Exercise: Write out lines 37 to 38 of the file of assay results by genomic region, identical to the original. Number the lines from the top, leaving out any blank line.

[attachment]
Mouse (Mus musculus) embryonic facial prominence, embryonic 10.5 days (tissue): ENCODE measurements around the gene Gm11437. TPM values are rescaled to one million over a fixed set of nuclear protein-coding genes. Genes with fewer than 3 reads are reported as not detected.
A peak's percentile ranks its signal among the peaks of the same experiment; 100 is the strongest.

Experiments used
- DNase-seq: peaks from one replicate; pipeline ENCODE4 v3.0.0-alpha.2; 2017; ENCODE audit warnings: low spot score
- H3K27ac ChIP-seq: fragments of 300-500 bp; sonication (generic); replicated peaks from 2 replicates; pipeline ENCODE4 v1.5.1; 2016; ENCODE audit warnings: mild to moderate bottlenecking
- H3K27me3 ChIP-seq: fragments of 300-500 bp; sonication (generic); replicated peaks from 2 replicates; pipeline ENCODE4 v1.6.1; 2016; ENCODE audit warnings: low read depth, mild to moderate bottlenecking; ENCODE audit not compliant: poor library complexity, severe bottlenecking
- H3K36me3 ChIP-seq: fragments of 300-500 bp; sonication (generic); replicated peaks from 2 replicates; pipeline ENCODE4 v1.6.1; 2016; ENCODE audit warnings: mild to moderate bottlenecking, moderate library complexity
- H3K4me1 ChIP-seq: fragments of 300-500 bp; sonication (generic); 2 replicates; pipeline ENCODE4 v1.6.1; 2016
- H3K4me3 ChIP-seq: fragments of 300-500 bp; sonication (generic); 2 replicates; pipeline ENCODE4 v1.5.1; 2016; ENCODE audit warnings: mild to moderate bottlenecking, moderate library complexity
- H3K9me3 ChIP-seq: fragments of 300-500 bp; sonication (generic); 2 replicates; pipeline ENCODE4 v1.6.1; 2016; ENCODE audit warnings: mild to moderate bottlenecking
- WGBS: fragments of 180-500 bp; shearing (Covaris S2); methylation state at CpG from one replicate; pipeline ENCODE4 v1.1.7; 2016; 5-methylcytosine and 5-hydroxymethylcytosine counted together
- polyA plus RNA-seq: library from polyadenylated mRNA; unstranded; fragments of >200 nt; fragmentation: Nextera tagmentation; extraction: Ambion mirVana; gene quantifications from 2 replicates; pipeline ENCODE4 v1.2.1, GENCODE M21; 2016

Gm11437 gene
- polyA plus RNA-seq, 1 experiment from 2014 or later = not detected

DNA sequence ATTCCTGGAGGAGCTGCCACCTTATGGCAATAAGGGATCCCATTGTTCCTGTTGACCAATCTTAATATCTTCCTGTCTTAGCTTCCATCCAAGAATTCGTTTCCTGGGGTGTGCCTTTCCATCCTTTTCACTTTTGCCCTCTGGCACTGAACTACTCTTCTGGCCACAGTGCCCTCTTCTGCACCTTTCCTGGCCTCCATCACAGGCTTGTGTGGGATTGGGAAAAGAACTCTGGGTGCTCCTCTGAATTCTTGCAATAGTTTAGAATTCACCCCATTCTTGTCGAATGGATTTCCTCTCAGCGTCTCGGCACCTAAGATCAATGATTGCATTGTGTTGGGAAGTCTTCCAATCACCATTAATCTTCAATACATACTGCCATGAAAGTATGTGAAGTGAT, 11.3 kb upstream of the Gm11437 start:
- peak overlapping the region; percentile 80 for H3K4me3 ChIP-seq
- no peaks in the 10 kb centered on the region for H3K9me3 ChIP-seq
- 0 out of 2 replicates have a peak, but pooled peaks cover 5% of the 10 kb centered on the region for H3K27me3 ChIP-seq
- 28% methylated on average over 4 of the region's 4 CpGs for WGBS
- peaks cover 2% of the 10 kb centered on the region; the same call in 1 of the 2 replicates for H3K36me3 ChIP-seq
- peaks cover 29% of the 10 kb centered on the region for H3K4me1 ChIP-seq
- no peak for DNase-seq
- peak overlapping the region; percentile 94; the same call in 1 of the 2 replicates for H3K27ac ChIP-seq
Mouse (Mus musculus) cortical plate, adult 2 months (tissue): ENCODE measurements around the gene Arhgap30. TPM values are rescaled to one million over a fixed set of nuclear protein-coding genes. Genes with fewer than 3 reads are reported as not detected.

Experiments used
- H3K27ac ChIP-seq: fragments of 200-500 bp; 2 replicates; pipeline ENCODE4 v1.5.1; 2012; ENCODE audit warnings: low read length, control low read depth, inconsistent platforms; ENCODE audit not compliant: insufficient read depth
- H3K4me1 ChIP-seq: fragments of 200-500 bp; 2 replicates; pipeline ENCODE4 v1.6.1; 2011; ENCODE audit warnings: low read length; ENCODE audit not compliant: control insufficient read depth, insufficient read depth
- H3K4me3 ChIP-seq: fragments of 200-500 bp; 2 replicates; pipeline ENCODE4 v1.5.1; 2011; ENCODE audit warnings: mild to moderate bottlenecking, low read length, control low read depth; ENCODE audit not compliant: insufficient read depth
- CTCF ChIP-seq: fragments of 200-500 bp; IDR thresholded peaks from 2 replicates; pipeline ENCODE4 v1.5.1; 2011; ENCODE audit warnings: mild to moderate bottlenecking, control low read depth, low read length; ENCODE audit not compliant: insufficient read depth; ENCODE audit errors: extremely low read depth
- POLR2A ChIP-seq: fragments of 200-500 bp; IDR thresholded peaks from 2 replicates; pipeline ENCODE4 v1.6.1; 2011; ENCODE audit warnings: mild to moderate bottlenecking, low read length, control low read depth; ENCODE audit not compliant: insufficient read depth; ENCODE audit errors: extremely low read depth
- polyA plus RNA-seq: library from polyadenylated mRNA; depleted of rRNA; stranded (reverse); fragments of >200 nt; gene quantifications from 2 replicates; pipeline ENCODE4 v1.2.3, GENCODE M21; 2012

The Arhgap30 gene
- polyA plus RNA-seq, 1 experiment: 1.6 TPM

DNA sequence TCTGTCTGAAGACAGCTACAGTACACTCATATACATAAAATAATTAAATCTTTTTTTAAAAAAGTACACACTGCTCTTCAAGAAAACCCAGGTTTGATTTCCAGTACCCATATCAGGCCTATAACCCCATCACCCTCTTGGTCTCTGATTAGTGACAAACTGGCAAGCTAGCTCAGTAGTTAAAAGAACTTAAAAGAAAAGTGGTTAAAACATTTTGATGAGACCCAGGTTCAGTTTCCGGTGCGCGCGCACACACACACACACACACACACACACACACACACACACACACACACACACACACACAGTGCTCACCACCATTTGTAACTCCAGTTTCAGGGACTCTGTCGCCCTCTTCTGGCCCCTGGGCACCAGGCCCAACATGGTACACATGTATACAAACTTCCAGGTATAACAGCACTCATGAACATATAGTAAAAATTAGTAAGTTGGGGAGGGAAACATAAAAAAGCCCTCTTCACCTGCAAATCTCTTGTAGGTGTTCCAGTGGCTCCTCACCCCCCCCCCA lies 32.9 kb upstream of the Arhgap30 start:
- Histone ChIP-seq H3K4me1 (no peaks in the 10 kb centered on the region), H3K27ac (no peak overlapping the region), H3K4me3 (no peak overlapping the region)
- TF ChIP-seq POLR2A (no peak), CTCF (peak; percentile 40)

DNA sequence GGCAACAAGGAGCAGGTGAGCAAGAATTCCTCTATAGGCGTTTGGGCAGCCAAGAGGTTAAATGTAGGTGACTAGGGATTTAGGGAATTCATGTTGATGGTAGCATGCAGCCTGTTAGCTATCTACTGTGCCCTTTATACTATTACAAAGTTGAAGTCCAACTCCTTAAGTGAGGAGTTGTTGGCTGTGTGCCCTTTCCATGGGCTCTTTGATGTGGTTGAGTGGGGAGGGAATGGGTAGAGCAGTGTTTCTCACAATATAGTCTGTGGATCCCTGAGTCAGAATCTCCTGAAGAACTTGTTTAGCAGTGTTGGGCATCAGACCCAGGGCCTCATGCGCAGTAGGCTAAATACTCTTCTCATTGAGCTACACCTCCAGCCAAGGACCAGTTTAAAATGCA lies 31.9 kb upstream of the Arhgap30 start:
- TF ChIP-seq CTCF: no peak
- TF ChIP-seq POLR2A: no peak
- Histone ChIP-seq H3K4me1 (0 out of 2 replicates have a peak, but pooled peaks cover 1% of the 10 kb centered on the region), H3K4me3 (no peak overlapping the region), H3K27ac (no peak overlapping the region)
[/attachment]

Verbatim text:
DNA sequence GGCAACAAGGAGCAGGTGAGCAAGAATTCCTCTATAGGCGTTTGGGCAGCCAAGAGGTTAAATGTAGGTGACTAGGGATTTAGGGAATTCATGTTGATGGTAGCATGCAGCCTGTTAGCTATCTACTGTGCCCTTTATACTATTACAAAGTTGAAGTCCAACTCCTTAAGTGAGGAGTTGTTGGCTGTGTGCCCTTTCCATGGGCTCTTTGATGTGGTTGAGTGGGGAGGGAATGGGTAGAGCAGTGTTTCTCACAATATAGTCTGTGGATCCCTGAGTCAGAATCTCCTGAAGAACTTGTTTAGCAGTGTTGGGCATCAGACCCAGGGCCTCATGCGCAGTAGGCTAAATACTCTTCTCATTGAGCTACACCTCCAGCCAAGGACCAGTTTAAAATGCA lies 31.9 kb upstream of the Arhgap30 start:
- TF ChIP-seq CTCF: no peak